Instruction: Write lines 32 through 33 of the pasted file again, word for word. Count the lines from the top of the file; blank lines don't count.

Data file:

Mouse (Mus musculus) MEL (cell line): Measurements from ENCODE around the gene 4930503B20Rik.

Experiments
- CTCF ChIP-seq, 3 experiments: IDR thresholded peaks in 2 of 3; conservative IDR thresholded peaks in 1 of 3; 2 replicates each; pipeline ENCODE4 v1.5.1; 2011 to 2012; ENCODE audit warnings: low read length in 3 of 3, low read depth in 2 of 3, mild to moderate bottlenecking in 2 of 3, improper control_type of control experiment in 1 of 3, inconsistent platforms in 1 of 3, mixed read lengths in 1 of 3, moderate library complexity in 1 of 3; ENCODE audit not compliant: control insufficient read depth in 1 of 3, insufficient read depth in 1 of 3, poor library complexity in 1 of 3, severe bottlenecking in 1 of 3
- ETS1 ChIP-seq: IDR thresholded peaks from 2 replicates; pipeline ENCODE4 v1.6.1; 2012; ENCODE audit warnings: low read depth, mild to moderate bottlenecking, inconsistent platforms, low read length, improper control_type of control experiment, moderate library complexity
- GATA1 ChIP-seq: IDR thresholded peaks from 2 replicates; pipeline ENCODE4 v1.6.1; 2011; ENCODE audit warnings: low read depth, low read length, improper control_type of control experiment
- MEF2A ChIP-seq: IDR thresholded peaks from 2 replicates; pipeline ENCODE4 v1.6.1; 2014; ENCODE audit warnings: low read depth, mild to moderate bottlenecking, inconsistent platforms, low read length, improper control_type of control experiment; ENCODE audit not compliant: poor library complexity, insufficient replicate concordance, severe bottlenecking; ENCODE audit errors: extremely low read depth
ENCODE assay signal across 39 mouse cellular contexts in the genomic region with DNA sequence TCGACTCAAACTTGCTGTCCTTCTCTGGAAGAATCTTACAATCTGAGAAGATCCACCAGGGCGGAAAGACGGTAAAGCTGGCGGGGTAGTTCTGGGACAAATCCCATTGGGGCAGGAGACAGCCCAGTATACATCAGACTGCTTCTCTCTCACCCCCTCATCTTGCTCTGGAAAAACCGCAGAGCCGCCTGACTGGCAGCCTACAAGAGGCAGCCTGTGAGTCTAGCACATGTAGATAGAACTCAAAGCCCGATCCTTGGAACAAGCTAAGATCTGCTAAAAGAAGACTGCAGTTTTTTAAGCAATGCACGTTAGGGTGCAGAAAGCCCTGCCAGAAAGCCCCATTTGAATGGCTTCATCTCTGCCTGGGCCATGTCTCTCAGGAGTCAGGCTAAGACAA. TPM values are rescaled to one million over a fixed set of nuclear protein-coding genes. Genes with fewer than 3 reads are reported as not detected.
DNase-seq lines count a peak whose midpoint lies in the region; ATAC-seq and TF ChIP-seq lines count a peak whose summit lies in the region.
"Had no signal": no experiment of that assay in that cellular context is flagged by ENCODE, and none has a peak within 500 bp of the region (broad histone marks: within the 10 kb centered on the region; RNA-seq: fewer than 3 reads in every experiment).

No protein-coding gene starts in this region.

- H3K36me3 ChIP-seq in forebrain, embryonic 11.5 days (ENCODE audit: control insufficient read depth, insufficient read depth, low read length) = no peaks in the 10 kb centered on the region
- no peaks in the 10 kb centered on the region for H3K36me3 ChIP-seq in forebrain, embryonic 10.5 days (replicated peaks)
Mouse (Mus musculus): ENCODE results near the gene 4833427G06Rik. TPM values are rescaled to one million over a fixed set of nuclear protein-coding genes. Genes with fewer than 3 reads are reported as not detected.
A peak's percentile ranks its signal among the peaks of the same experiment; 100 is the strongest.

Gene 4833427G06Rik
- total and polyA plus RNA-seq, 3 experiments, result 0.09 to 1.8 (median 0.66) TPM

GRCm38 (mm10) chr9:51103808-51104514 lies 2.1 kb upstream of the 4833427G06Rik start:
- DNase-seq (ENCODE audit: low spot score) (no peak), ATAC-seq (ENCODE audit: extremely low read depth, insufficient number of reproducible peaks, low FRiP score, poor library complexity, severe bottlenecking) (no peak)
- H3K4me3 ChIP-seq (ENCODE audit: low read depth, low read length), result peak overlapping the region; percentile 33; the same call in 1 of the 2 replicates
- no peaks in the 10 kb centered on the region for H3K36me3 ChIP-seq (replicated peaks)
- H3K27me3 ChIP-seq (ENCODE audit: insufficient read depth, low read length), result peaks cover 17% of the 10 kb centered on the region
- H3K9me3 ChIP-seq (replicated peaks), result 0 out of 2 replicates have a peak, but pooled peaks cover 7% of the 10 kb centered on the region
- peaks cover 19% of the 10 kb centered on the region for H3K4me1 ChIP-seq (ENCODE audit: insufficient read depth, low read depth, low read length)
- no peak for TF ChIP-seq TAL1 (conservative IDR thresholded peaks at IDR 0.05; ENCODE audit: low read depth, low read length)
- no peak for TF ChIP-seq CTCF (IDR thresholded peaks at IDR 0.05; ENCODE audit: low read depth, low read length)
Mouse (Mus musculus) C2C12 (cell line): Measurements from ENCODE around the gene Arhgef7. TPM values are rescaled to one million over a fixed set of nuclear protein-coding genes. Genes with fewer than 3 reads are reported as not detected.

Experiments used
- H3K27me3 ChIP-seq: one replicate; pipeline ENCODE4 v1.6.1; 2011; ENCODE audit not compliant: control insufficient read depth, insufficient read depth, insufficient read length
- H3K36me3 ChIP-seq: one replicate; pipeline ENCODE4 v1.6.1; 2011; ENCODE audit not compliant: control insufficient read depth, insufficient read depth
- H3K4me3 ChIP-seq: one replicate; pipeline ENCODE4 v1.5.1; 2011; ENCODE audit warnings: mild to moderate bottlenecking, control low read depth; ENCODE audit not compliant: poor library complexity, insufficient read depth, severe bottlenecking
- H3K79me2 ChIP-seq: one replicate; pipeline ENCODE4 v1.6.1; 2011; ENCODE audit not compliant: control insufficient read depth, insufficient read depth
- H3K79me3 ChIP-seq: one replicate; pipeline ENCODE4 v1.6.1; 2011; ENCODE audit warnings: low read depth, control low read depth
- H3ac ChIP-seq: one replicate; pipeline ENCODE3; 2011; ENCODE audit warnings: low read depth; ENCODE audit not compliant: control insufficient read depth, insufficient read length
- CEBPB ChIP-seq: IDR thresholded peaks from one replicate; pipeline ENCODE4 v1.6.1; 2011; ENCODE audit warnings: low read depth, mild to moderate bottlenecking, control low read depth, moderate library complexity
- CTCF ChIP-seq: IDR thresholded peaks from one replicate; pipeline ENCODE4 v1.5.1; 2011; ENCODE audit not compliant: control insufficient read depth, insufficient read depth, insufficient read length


- H3K79me3 ChIP-seq: one replicate; pipeline ENCODE4 v1.6.1; 2011; ENCODE audit warnings: low read depth, control low read depth
- H3ac ChIP-seq: one replicate; pipeline ENCODE3; 2011; ENCODE audit warnings: low read depth; ENCODE audit not compliant: control insufficient read depth, insufficient read length